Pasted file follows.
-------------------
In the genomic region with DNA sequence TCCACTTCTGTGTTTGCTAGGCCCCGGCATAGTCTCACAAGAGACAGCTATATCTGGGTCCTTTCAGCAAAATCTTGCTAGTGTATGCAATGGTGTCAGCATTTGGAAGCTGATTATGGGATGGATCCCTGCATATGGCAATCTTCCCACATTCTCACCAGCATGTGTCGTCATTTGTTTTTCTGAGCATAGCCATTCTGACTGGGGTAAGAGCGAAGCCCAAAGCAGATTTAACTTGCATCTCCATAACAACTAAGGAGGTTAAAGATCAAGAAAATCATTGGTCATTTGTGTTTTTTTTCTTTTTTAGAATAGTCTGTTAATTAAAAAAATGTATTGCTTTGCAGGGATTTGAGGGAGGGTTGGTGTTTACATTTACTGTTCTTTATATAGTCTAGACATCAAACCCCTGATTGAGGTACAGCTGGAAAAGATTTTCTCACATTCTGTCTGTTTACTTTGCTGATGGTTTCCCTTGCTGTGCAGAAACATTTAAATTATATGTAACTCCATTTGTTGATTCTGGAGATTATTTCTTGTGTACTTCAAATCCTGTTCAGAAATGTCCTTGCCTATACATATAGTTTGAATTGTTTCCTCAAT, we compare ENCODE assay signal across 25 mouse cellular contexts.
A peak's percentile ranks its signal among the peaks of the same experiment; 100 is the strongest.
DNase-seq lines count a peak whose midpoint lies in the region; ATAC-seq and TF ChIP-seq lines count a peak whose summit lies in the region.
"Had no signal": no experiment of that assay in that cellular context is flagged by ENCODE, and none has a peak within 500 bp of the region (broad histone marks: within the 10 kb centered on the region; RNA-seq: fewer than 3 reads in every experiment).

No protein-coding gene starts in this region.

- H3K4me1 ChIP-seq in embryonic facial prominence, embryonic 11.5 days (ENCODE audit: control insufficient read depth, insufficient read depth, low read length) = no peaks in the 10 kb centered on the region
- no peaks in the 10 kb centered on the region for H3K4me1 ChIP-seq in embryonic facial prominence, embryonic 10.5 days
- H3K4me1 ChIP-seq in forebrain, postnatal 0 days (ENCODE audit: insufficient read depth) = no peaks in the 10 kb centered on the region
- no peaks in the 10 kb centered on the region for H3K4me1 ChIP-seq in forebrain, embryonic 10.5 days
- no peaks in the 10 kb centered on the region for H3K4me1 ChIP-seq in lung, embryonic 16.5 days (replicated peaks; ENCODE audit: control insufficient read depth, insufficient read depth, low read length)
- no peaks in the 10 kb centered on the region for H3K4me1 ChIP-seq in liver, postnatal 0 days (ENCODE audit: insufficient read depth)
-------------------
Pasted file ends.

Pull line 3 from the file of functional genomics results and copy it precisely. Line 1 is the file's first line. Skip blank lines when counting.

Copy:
DNase-seq lines count a peak whose midpoint lies in the region; ATAC-seq and TF ChIP-seq lines count a peak whose summit lies in the region.